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Rich Parents Shouldn't Be A Pre-Requisite To Buying A House

'Give up avocado toast. Spend less money on beer. Mooch off your rich parents'.

I read one of those articles yesterday. You know the ones, in any real estate section of any paper -- "young person shares secrets on how they started on the property ladder".

It features a photo of the beaming, proud young homeowner who has managed to buy up an apartment, in varying states of shabbiness, somewhere on the fringe of Sydney or Melbourne or Brisbane.

The details of the specific person aren't really important for the purposes of this article, because it's always some small variation on a theme -- young person gets a good job, pools savings with partner who also has a good job, sacrifices going out and drinking and avocado toast, moves back in with mum and dad to save on rent, and after a while, has scraped together a deposit for their own little slice of Australia.

Wonderful. Commendable. Happy for you, hope the housewarming party goes well.

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The smug homeowner says something like "it goes to show that the property market isn't out of reach for people my age", and the implication is clear:

'If you aren't like me, you just aren't trying hard enough. Do better.'

But dig a few paragraphs deeper into this story -- any of these stories -- and another few common themes emerge. No matter how many nights they spent at home on the couch instead of at the bar, no matter how many loaves-worth of avocado toast they have foregone, no matter how much they saved from moving back in with the folks, very few of these young buyers have done it all on their own.

Most have had a very generous helping hand from someone, that many of us can't ever dream of receiving.

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"Mum and dad went guarantor on the loan so we could borrow 100 percent of the house cost," one common answer goes.

"My husband's parents gave us a big loan to start us off," is another.

"I was helped out by an inheritance left by a generous relative," features too.

"Her parents let us stay rent-free in the spare room/granny flat/their investment property," pops up.

I (and many other young people) get upset by these stories, because they're framed as 'if you can't afford a house then you're just not trying hard enough'. When in fact, the story really is 'the only way most people can afford a house is if they have rich or supportive relatives'.

The 2016 census found the lowest overall home ownership rates since the 1954 census. In 30 years, the percentage of those aged 25 to 34 who owned their own home dropped from 58 percent in 1986 to 45 percent. There's something rotten going on here, and it's not just the smell of your morning kombucha.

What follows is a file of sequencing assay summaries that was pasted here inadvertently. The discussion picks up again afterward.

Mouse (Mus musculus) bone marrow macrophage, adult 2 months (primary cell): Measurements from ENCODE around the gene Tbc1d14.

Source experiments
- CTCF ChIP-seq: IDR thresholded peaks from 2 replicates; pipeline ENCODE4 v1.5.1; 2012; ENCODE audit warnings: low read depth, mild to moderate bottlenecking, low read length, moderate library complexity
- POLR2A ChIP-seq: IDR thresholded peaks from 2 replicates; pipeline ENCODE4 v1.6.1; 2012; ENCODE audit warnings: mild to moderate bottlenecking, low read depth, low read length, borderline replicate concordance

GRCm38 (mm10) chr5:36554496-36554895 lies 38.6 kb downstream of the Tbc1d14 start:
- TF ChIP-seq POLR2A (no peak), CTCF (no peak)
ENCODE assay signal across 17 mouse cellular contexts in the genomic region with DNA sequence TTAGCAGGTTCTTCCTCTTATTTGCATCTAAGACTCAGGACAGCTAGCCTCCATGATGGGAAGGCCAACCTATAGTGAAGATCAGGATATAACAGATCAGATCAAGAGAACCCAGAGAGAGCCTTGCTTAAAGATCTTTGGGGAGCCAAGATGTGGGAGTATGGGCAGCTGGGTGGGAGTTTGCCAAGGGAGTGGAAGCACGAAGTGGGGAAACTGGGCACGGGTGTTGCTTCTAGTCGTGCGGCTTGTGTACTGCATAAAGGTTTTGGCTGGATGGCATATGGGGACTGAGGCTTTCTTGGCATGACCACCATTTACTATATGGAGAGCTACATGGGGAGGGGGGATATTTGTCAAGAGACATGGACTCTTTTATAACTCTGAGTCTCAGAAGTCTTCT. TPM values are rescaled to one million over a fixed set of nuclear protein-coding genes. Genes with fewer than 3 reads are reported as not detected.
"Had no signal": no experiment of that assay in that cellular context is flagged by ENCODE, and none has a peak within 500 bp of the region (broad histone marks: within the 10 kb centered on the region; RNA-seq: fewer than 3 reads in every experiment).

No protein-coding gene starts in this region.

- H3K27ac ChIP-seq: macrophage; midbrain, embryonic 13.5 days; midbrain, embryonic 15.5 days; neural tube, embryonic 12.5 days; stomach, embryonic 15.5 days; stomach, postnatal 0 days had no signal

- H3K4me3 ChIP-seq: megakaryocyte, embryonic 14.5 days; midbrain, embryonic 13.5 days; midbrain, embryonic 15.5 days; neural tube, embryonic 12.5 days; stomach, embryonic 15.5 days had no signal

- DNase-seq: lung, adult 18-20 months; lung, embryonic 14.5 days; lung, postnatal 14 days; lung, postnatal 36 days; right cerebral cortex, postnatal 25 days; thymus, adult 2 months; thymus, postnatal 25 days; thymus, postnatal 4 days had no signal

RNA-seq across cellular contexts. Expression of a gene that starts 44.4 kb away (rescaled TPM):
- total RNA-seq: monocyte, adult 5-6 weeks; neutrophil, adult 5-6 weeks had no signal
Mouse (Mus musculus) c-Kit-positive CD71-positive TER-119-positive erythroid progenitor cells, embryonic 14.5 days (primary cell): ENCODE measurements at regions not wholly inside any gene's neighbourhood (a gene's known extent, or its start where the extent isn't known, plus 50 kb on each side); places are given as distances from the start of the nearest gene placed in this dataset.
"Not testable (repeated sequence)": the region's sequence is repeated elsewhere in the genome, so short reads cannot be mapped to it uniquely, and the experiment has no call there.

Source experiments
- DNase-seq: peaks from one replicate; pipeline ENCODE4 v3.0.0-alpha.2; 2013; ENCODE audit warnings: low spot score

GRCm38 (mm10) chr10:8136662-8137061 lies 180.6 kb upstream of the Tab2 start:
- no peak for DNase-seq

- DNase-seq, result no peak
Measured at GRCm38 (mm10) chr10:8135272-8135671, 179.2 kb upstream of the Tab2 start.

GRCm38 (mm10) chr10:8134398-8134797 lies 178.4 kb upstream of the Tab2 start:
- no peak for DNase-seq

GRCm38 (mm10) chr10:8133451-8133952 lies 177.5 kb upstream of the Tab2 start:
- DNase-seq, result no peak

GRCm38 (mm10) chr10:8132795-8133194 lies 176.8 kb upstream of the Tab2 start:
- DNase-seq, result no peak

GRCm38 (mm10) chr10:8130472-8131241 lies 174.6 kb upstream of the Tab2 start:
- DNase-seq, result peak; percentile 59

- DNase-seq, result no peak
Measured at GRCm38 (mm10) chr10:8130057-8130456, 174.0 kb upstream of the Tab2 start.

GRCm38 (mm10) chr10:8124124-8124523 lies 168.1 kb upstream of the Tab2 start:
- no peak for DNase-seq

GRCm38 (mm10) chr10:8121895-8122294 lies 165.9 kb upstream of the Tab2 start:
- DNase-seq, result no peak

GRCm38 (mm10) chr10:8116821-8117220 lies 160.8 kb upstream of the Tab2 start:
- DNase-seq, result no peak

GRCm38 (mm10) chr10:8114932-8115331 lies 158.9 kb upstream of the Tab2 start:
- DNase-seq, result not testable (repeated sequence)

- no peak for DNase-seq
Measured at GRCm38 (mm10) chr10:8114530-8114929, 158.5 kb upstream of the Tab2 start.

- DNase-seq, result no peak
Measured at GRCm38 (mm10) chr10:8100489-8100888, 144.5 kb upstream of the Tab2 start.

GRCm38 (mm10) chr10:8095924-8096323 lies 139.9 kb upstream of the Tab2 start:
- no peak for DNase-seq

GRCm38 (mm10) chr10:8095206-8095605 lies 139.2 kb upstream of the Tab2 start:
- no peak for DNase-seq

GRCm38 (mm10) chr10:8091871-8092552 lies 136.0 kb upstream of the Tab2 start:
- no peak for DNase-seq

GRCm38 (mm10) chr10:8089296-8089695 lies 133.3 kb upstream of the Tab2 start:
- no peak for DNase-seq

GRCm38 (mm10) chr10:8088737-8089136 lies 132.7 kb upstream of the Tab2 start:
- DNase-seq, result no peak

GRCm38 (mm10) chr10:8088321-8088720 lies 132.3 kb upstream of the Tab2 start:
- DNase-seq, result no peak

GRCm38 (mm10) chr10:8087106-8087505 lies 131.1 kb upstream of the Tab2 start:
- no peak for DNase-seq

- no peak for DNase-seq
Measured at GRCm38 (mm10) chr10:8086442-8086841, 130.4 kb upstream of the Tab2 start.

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Let's be real here: most people aren't able, or willing, to move back in with mum and dad to live rent-free, or to rely on their parents to guarantee a loan, or wait eagerly for a big wad of cash to be thrown at them from a dead uncle or generous benefactor.

I work in Sydney, and no matter how many times my mum in Wollongong reminds me I can come home and live in my childhood bedroom if I need to, it's just not feasible for me to do that.  I work early mornings, late nights, get called in to cover sick colleagues -- living three hours from work isn't an option for me.

If you are the person who can move back home, whose parents luckily live somewhere near where you need to work and live, good on you and good luck.

But many people can't rely on that as a major avenue to home ownership.

Moving back in with mum and dad shouldn't be a pre-requisite for home ownership (Getty Images)

What if your work takes you far from your childhood home, across the state or country? What happens if you don't have parents who would let you live with them? If you don't have parents still alive? If, god forbid, your parents don't just have a spare room waiting for an aspiring homeowner to move into?

Having parents who are financially stable, parents willing to let you pay little or no room and board, parents with a big house ready for you to set up shop in, shouldn't be a pre-requisite of home ownership in 2018. If you have some of these -- for the record, I do, aside from the aforementioned distance to work thing -- then great, and you've got a big leg up on many people.

But these stories aren't helping. Framing home ownership as simply a small hill to scale, needing only the occasional sacrifice of avo toast and staying at home a few more nights a week, isn't helpful -- when it's clear that the main factor in these media case studies scaling the property ladder is their luck to be born to a generous family, not their willingness to scrimp and save.

We like to bill ourselves as an egalitarian country, where your lot in life isn't solely dictated by where you grew up or who your parents are. But when your ability to secure a place to live and call your own -- one of the fundamental necessities of life -- is becoming increasingly dependant on having parents to mooch off, can we still think of ourselves as a fair and equal country?